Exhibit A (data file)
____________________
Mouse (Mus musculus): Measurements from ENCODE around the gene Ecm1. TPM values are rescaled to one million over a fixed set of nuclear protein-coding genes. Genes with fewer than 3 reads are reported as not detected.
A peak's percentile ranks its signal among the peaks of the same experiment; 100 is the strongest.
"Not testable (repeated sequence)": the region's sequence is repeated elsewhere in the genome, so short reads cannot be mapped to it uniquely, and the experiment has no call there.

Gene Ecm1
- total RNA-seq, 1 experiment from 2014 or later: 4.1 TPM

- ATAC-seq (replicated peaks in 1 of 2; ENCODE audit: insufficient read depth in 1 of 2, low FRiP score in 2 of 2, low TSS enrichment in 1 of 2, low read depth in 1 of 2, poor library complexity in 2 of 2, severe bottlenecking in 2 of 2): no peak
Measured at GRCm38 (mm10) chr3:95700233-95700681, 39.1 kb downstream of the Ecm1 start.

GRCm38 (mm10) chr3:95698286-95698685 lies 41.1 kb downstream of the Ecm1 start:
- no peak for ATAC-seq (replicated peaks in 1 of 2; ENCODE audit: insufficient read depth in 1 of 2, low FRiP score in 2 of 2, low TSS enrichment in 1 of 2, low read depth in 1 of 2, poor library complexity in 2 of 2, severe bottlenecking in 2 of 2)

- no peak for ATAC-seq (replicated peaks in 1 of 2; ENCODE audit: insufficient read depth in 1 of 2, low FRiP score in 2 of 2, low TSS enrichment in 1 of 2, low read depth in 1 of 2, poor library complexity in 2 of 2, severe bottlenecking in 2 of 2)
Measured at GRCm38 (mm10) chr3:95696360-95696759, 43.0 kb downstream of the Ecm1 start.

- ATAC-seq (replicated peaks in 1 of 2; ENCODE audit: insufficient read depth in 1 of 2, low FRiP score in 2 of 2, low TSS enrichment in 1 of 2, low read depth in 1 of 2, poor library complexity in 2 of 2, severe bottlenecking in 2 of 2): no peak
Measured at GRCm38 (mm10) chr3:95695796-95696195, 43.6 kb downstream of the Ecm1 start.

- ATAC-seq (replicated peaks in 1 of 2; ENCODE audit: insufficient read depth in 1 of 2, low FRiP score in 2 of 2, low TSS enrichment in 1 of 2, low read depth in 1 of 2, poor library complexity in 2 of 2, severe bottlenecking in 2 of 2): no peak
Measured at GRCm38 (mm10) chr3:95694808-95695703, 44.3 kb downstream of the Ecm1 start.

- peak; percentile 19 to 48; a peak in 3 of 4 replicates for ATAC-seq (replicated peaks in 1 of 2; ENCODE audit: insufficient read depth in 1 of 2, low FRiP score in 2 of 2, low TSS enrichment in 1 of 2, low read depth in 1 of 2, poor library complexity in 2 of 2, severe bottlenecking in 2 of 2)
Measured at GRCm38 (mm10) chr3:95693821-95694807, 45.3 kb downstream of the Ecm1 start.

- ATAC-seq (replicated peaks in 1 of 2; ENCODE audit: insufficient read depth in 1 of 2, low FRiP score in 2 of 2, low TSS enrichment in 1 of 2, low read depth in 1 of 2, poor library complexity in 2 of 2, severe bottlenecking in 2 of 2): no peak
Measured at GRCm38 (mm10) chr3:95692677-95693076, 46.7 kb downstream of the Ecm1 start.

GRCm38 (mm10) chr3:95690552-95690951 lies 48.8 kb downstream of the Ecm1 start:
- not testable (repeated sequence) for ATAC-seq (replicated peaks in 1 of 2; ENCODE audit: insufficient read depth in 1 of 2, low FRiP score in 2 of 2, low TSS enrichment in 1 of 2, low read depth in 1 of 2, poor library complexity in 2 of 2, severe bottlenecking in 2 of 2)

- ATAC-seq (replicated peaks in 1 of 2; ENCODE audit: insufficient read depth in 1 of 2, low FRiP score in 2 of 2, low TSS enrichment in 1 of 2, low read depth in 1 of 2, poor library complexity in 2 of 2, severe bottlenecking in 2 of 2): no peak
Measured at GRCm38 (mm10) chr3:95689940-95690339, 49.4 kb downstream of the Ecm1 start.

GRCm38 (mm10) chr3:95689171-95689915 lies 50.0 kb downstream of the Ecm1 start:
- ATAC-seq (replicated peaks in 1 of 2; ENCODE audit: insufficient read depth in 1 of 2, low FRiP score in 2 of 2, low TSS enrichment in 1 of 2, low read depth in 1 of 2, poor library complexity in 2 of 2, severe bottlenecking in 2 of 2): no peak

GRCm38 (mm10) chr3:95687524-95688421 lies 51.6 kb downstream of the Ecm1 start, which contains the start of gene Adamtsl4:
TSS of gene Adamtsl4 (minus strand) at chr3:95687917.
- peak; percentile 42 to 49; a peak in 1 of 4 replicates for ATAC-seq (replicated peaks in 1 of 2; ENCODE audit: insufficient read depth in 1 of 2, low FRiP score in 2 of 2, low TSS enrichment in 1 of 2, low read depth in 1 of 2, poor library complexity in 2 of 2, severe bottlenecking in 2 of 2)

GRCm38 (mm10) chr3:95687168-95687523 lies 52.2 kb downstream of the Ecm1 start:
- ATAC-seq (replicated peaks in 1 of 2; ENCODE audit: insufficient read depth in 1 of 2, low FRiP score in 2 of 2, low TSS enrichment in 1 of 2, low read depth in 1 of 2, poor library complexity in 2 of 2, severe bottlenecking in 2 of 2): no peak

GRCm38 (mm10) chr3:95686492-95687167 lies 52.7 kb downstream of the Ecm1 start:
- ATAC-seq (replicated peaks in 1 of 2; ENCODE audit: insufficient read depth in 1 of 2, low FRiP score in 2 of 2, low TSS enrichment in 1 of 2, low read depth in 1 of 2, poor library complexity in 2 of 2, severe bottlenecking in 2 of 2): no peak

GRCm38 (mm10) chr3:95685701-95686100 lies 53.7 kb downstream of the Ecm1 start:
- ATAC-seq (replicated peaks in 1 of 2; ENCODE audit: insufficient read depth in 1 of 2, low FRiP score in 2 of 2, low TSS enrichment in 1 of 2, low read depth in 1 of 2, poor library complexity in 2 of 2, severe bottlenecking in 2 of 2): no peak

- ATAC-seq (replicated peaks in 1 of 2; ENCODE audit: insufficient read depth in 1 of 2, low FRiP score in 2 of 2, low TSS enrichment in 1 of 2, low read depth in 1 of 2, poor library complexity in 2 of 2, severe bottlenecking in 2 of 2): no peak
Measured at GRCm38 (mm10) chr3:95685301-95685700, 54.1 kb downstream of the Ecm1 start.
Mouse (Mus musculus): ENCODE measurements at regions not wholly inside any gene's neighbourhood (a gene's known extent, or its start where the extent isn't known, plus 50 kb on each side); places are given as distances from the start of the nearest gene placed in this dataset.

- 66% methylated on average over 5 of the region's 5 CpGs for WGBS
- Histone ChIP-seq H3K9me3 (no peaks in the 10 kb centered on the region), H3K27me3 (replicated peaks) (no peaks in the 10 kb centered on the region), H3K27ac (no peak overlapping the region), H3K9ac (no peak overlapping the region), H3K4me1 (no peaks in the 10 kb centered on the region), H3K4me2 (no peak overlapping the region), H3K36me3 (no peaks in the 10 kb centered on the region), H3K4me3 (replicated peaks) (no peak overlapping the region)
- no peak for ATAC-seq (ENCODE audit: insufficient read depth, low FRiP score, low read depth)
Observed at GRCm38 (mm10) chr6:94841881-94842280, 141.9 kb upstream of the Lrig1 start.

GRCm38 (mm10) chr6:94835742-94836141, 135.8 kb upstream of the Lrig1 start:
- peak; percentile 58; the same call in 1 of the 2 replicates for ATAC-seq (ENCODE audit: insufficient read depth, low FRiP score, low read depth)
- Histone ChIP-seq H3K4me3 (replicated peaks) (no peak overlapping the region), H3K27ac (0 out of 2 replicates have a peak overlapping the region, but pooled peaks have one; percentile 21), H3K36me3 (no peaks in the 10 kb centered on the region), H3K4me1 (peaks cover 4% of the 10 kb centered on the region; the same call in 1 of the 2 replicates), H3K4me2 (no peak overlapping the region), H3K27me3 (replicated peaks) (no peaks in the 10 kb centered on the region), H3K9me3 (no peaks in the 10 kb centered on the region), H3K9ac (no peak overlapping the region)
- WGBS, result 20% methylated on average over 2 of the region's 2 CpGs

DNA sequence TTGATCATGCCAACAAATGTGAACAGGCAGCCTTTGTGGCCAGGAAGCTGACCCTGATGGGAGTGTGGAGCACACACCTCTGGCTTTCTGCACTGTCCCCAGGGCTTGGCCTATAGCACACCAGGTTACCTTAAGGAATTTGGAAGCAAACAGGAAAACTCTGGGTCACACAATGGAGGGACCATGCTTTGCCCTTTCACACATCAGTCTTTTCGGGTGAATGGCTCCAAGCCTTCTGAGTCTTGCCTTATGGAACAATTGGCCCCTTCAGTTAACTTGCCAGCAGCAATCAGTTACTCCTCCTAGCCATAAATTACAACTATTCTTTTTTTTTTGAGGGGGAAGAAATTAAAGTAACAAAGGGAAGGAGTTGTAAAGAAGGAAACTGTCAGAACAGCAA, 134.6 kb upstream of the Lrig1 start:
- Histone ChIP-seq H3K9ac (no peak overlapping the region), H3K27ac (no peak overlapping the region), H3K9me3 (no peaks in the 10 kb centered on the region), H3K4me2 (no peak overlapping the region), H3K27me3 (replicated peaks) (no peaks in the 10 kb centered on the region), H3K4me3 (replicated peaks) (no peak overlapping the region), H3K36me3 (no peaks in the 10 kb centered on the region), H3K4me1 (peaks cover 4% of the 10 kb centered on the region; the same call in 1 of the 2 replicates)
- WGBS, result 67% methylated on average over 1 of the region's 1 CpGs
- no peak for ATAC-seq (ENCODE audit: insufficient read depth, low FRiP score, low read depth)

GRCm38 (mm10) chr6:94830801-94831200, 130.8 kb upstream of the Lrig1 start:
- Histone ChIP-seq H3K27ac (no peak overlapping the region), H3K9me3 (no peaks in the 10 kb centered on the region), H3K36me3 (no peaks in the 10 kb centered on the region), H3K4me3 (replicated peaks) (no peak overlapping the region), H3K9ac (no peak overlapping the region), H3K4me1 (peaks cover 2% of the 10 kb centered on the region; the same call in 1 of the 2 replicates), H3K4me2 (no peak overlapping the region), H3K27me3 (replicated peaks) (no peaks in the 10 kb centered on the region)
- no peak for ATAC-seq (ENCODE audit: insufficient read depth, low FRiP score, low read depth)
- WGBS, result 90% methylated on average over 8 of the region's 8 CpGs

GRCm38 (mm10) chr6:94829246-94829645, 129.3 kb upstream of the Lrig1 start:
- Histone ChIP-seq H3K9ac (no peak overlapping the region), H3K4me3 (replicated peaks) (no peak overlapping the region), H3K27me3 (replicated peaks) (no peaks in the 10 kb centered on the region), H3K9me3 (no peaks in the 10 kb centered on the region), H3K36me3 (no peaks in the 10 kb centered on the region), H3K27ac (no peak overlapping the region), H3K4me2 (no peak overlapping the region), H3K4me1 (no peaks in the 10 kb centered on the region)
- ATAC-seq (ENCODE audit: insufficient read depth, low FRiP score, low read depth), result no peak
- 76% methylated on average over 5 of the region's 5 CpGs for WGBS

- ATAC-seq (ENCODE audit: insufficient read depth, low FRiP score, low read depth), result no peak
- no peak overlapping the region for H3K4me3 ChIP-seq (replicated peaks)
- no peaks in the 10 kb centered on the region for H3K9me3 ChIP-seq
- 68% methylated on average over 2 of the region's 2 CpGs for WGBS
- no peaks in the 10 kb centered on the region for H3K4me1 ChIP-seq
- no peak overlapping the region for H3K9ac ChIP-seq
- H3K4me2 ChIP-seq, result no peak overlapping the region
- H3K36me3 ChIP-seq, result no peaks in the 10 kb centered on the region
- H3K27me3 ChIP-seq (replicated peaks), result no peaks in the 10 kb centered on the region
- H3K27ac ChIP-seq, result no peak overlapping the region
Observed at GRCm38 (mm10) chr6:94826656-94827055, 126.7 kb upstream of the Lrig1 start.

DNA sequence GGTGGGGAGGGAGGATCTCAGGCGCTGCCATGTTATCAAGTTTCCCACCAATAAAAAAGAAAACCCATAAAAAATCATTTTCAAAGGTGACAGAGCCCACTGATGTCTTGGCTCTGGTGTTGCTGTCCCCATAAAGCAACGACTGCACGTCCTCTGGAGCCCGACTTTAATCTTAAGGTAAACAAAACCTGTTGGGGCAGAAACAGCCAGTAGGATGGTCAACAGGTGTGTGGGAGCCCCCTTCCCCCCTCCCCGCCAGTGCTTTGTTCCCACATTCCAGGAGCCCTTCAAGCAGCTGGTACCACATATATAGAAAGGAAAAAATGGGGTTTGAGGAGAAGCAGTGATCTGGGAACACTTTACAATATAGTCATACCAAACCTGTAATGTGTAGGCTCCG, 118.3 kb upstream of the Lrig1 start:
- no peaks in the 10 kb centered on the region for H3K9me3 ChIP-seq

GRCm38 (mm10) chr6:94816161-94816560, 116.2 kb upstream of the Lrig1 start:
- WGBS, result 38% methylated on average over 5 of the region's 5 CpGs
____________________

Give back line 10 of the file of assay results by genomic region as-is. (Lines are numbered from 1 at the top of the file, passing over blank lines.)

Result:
- no peak for ATAC-seq (replicated peaks in 1 of 2; ENCODE audit: insufficient read depth in 1 of 2, low FRiP score in 2 of 2, low TSS enrichment in 1 of 2, low read depth in 1 of 2, poor library complexity in 2 of 2, severe bottlenecking in 2 of 2)